It was 1981. Music was everywhere. Rock was hard. Metal was becoming a stronger force by the month. There was Sabbath, there was Priest, there was Maiden, and there was Motorhead. Then, almost suddenly, hardcore fused with some of the majesty of the melodic rock world, and thus was born the genre that would come to ignite more passion, energy, and debate than ever before: Thrash. It was hard, it was fast, it was dirty and gross. It was everything a parent hated, and everything a rebellious teen needed to get their angst-laden point across. Denim and leather collided with spikes and pimples, and a new generation took their first steps into a new world or heavy metal.
Among the living energy of this new force came some very notable bands, to become known as “The Big 4” of thrash metal. Anthrax. Metallica. Megadeth. Slayer. If you’ve ever heard a heavy metal song and banged your head along to it, then you’ve at least heard the names of these four titans. There were others, of course. Exodus, Overkill, Testament, (early) Corrosion of Conformity, the list goes on and on.
40 years later, I stood in wait of two bands that I always had wanted to see, but had been too young to see in their “prime”. I’m not sure what they were like in their prime, but if my experience tonight was any indicator, they haven’t left that prime, not yet. Anthrax and Testament, at the Brooklyn Bowl right here in Las Vegas, Nevada. When I was invited to come to this show, I was immediately filled with excitement. Thrash metal is home. It’s comfort for me, a guitar player whose parents had injected the very heart and soul of heavy metal into.
The opening band, Nukem, kicked off the night. Formed in 2012 in San Diego, they have been playing stages with good bands for a while, and tonight, they really got to display some power. They didn’t disappoint. I hadn’t heard them prior to the show, and expected an “opening act”. The all-too-familiar band put on before the main event that usually gets 1/8 the crowd, and 1/16 the energy. Nukem put that to rest, quickly. They opened the show with ferocity, power, and fun. They were fast, heavy, loud, and sounded like a culmination of their clear influences, but fresh and rejuvenated. Riffs that felt familiar, but not ripped off. They sounded like a band that could have been playing alongside the masters that they were opening for 35 years ago, but they’ve been at it for less than 10 years. Marcus (editor, owner of AudioVein) bought their CD at the merch booth. I would have too, but, you know musicians and money don’t always mix.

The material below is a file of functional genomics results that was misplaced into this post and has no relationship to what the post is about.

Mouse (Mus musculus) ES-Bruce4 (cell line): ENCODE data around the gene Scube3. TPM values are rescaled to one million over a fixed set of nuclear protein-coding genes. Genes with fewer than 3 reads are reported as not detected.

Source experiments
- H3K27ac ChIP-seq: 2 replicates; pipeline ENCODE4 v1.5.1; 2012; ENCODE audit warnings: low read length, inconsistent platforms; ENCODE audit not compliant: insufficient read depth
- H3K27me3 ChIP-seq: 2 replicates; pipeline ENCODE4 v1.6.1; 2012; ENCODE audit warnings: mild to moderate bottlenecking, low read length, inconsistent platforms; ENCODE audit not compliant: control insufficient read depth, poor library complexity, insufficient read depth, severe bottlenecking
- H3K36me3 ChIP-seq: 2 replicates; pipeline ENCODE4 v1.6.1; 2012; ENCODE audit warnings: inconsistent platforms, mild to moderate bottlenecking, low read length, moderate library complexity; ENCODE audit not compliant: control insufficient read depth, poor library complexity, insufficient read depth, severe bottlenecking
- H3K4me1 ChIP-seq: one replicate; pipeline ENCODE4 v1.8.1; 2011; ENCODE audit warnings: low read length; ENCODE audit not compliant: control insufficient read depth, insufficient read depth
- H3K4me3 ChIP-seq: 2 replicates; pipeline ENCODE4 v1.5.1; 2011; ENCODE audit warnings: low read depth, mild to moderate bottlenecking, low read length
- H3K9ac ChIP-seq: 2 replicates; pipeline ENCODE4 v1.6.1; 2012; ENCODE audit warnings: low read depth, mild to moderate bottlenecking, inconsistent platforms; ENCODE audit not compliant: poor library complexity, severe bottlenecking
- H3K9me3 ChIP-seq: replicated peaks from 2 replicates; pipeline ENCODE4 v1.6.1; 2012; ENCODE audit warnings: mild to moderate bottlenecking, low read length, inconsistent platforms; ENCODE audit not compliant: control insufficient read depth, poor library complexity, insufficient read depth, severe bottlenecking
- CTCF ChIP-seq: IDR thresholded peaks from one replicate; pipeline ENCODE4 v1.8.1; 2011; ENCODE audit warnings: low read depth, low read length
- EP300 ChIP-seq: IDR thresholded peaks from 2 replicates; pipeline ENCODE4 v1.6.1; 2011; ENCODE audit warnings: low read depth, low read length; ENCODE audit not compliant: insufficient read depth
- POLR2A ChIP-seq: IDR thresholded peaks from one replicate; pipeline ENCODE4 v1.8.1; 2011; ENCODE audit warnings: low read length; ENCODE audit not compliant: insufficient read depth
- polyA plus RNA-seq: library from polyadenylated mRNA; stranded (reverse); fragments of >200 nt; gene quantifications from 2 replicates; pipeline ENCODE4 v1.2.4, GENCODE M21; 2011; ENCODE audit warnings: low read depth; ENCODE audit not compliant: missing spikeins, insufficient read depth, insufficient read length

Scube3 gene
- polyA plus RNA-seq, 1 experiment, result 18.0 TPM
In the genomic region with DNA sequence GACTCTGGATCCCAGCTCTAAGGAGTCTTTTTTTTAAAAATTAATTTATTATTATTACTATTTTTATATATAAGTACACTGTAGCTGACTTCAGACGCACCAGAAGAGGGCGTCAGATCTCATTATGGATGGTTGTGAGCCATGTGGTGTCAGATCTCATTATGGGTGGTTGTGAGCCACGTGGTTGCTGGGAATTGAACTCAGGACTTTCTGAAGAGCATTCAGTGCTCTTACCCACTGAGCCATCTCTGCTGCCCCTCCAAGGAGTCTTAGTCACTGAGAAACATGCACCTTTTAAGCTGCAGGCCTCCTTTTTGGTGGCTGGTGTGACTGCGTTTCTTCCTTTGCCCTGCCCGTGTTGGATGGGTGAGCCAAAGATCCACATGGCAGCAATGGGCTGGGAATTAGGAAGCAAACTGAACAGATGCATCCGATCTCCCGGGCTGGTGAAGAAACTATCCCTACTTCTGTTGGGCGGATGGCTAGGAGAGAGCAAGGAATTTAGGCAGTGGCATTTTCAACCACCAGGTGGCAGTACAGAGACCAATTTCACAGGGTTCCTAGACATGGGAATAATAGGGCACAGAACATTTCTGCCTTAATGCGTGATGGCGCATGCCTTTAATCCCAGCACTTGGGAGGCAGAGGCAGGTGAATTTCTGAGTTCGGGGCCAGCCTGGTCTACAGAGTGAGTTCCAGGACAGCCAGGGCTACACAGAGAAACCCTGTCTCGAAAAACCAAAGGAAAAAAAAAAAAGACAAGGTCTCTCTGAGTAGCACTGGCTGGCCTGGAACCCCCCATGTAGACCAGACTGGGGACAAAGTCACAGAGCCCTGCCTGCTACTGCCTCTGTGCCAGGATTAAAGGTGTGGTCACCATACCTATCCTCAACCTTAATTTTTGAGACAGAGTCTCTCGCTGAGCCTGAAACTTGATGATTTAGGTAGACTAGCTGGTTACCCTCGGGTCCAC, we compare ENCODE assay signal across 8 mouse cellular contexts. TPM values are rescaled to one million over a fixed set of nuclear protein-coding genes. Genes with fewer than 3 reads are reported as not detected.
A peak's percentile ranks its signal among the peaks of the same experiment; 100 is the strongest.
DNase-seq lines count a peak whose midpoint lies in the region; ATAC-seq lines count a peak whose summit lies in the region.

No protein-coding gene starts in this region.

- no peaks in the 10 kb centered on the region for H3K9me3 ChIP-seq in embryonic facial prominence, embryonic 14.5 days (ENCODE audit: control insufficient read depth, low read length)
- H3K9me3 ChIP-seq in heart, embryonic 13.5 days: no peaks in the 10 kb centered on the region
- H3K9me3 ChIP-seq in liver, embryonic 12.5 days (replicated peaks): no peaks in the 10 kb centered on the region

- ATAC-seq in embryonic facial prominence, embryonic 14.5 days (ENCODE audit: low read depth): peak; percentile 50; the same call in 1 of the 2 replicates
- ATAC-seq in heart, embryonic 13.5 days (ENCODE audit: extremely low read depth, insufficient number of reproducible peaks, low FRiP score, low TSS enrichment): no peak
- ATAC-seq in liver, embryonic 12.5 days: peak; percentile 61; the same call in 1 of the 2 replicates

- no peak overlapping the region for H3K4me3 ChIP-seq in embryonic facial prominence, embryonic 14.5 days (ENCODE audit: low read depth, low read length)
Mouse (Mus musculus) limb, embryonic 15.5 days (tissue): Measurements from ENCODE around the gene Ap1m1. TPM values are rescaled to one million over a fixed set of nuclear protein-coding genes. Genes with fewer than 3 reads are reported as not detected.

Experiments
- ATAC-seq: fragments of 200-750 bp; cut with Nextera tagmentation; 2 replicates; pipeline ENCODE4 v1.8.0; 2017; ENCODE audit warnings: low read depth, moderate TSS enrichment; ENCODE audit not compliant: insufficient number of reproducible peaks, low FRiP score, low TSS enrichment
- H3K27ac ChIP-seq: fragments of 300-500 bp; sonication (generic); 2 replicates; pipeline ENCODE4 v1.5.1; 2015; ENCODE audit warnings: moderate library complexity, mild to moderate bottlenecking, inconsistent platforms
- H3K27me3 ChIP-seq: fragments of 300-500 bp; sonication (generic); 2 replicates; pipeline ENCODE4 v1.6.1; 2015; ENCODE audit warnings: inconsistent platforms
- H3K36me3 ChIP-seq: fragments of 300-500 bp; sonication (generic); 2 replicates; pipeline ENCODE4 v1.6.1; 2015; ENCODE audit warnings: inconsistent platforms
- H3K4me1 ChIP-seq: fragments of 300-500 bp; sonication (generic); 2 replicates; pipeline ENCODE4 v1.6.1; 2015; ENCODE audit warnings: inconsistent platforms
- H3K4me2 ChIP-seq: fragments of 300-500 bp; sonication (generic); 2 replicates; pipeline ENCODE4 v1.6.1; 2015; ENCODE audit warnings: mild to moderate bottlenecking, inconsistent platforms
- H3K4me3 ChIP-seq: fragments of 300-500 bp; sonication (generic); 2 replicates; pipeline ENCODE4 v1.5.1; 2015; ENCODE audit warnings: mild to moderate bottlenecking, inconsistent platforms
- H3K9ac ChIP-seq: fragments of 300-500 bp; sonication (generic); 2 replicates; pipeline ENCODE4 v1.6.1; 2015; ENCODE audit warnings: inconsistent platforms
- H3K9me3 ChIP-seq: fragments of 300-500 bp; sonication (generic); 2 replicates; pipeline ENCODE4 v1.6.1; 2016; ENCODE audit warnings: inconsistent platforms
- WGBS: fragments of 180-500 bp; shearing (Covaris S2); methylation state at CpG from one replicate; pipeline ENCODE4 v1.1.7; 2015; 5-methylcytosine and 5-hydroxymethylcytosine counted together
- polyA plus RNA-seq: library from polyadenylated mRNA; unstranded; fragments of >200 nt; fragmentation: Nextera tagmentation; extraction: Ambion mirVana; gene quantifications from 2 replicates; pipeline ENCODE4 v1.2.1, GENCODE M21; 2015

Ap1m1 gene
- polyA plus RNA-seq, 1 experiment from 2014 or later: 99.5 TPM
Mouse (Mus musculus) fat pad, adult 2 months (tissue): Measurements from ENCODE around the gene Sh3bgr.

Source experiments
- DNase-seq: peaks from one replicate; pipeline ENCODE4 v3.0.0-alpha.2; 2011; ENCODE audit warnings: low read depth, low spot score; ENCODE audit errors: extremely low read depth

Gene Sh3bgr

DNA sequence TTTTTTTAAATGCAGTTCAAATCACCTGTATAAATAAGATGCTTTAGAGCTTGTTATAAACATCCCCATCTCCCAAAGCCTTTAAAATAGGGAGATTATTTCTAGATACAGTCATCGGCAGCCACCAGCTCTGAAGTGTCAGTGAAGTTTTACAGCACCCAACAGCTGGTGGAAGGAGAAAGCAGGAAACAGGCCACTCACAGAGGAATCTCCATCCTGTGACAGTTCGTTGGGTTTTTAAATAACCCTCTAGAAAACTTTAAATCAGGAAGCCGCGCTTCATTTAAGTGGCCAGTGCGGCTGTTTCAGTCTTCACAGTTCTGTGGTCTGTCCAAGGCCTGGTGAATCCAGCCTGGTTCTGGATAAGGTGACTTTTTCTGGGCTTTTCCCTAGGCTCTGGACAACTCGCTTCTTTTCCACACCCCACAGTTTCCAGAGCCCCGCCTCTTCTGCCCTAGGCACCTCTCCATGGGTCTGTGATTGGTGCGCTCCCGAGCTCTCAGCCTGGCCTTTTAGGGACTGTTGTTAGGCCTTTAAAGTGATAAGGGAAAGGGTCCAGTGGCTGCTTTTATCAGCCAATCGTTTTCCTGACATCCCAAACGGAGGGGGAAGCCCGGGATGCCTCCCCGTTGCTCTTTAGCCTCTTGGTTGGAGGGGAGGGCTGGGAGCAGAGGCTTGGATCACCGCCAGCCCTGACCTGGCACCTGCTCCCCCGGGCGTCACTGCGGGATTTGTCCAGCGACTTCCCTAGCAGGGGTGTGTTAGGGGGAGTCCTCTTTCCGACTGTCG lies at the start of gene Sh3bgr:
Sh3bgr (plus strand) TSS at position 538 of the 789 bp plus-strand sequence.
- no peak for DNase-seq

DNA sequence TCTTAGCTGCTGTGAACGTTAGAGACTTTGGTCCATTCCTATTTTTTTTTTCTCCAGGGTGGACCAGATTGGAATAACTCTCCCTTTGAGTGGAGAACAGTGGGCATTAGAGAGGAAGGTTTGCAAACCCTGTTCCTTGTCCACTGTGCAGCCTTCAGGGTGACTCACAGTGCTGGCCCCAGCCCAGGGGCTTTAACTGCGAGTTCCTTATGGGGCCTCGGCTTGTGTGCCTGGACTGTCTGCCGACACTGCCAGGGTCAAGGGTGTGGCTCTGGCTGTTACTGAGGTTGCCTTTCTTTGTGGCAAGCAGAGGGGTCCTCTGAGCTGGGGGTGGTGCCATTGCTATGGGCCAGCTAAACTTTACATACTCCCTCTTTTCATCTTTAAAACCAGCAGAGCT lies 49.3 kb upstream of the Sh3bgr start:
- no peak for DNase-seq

When you talk about thrash metal, few bands generate the love and admiration that you’ll find for Testament. Another band from the Bay Area Thrash movement, but coming on a little later than their peers. The crowd erupted when the band came on stage, and immediately began to mosh. Chuck Billy never stopped moving, never stopped smiling, and never once gave any indication that he had anything less than pure, unconditional love for what he did. His voice was powerful as he commanded the stage and had the crowd waiting for his next move, his next note, or his grin gleaming out across the pit. Alex Skolnick, a legend in the guitar world as much as the metal world, did his legendary thing. His fingers flew around the fretboard with an almost odd smoothness, and he also never stopped having fun even for a second. A short guitar solo punctuated a break between the initial onslaught of the show. Eric Peterson took the 6-string duties on the other side of the stage; the constant backbone of the band through thick and thin, and as well with bone-crushingly chugging rhythms and tasty riffs. The banner behind them fell to reveal the old-school black and white block-letter Testament logo as they continued to kick every single ass in the room. Then there’s The Atomic Clock himself, Mr. Gene Hoglan.